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Did the Mormons follow the Oregon Trail?

Did the Mormons follow the Oregon Trail?

The Mormons in their migration to the Great Salt-Lake country, passed over all the branches of the Oregon Trail. Their pilgrimage continued overland from 1847 to the opening of the Union Pacific Railroad—and even yet continued.

How did the Oregon Trail affect people?

Illness and accidents were more serious threats than Indian attacks. About 20,000 people died on the California Trail between 1841 and 1859 — an average of ten graves for every mile. Disease was the number one killer. A cholera epidemic swept through the trains in 1850, and hundreds died.

What’s the difference between the Mormon Trail and the Oregon Trail?

The trails are different because the people that traveled on the Oregon Trail were searching for economic gain by settling down on farms in Oregon, while the people that traveled on the Mormon Trail settled in Utah for the social reason of being able to have freedom to practice their religion.

What difficulties did settlers on the Oregon Trail face?

Once they embarked, settlers faced numerous challenges: oxen dying of thirst, overloaded wagons, and dysentery, among others. Trails were poorly marked and hard to follow, and travelers often lost their way. Guidebooks attempted to advise travelers, but they were often unreliable.

Why did Mormons go on the Oregon Trail?

The Mormon pioneer run began in 1846, when Young and his followers were driven from Nauvoo. After leaving, they aimed to establish a new home for the church in the Great Basin and crossed Iowa. Along their way, some were assigned to establish settlements and to plant and harvest crops for later emigrants.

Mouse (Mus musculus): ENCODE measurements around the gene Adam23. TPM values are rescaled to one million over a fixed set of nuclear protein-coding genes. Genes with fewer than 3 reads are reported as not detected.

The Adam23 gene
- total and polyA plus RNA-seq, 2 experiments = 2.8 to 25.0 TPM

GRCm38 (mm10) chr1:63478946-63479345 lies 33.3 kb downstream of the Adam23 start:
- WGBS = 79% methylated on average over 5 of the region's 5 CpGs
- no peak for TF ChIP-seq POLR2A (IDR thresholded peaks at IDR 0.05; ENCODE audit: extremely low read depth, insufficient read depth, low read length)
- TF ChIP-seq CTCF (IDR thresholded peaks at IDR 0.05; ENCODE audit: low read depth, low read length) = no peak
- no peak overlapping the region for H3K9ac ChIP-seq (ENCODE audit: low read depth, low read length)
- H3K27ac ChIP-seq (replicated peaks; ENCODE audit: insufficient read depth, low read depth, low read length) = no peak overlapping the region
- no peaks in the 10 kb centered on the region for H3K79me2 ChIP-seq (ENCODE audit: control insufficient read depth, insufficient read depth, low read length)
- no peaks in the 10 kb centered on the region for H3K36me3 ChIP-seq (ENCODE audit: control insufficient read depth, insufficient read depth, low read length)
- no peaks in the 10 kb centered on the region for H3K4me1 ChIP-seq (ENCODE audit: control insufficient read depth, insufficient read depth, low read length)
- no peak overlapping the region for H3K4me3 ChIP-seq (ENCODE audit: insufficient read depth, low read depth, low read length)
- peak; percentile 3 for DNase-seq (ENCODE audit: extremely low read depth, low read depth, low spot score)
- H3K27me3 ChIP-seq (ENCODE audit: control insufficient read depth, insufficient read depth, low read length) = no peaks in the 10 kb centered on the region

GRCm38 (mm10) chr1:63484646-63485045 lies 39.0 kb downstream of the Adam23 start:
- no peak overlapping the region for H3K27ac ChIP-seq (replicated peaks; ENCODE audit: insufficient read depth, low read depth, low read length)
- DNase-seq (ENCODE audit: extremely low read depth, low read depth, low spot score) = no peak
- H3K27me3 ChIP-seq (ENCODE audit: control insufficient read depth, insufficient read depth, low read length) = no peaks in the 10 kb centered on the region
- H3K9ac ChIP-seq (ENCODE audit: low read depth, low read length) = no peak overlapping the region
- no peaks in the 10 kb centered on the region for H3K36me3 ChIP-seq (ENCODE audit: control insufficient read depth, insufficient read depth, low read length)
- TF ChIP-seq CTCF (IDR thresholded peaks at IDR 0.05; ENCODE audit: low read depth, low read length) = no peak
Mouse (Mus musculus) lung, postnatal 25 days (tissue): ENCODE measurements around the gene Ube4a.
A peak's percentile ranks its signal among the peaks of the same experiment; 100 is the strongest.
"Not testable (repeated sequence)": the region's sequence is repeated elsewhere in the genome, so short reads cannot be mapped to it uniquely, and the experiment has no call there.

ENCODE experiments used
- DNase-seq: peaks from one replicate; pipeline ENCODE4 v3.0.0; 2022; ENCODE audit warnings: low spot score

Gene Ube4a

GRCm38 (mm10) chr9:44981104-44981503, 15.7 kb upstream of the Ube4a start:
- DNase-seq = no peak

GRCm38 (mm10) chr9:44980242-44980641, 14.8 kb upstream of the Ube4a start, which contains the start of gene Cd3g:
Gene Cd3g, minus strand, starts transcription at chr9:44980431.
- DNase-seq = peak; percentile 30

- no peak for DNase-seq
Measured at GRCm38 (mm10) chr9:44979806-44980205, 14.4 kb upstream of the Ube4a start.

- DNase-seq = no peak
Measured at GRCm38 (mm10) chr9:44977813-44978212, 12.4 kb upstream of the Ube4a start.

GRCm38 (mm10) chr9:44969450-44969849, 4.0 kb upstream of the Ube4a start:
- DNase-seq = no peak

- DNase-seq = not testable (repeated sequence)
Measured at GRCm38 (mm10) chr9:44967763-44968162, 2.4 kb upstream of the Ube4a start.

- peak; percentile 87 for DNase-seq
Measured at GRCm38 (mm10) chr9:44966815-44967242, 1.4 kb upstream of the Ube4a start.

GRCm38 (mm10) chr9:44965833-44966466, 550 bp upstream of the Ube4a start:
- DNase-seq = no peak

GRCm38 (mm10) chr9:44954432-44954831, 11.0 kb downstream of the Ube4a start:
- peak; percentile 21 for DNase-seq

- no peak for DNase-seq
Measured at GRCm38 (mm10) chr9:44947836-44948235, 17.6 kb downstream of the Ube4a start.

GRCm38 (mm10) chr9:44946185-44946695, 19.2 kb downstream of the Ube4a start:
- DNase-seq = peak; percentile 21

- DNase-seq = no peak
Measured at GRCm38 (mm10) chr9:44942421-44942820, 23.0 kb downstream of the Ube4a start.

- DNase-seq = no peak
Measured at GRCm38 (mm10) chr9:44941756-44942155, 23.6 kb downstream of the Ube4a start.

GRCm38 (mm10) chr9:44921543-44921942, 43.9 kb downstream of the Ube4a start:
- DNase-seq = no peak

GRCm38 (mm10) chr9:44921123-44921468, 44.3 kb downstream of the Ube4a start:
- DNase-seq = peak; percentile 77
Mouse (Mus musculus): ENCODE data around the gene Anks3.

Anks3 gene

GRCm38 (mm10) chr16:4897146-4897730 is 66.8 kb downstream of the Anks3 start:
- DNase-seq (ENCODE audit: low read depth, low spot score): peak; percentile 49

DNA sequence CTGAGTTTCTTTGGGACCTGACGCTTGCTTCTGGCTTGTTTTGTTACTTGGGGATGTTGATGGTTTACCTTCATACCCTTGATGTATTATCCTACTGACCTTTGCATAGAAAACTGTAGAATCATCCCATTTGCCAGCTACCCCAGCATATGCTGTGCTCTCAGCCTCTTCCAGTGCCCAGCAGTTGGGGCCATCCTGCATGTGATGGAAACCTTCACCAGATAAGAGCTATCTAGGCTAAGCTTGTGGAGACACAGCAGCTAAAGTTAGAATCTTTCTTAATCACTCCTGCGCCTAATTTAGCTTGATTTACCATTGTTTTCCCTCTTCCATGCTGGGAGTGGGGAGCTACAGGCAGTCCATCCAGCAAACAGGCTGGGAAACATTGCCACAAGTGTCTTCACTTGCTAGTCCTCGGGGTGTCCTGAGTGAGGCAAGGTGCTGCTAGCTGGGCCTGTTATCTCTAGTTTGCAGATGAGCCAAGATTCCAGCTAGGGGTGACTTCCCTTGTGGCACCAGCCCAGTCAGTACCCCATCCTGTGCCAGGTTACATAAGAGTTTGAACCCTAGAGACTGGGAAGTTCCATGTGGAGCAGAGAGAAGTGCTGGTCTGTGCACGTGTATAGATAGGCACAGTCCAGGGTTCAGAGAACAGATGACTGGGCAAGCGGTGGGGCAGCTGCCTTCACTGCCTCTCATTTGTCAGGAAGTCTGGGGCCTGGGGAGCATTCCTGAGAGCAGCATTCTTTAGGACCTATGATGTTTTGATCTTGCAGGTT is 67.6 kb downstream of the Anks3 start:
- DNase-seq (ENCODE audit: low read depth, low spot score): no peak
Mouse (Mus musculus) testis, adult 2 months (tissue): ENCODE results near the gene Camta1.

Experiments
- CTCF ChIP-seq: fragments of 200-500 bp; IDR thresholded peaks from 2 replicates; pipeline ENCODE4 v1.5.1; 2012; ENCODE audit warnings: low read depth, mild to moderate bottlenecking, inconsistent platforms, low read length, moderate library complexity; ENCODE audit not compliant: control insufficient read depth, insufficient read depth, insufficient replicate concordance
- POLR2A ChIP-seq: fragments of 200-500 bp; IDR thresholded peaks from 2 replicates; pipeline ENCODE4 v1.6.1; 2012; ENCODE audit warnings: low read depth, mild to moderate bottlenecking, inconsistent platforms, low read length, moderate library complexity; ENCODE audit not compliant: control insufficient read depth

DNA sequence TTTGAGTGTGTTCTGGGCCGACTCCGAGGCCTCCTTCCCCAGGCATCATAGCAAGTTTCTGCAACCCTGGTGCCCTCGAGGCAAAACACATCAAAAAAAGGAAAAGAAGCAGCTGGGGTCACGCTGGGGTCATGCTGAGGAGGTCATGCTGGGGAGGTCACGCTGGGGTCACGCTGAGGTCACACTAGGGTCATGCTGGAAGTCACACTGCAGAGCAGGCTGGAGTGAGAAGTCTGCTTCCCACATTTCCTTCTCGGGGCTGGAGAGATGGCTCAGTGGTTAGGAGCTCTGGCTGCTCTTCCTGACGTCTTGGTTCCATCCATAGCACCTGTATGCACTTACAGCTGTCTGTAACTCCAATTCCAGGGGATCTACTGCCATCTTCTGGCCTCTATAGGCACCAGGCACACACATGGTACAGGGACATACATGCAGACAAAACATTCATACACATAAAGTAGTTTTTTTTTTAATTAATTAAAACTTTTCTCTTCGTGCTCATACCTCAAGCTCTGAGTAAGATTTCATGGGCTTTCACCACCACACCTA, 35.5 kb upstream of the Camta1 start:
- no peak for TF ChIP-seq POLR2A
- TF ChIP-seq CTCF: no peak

What is the Oregon Trail known for?

The Oregon Trail was a roughly 2,000-mile route from Independence, Missouri, to Oregon City, Oregon, which was used by hundreds of thousands of American pioneers in the mid-1800s to emigrate west. The trail was arduous and snaked through Missouri and present-day Kansas, Nebraska, Wyoming, Idaho and finally into Oregon.

What are the dangers of the Oregon Trail?

Disease. Emigrants feared death from a variety of causes along the trail: lack of food or water; Indian attacks; accidents, or rattlesnake bites were a few. However, the number one killer, by a wide margin, was disease. The most dangerous diseases were those spread by poor sanitary conditions and personal contact.

How did they treat cholera on the Oregon Trail?

This disease was the main cause of death on the Oregon Trail. It took one third of the people who died on the trail and could kill in less than a day. To cure a person diagnosed with cholera, pioneers gave laudanum and immediate rest.

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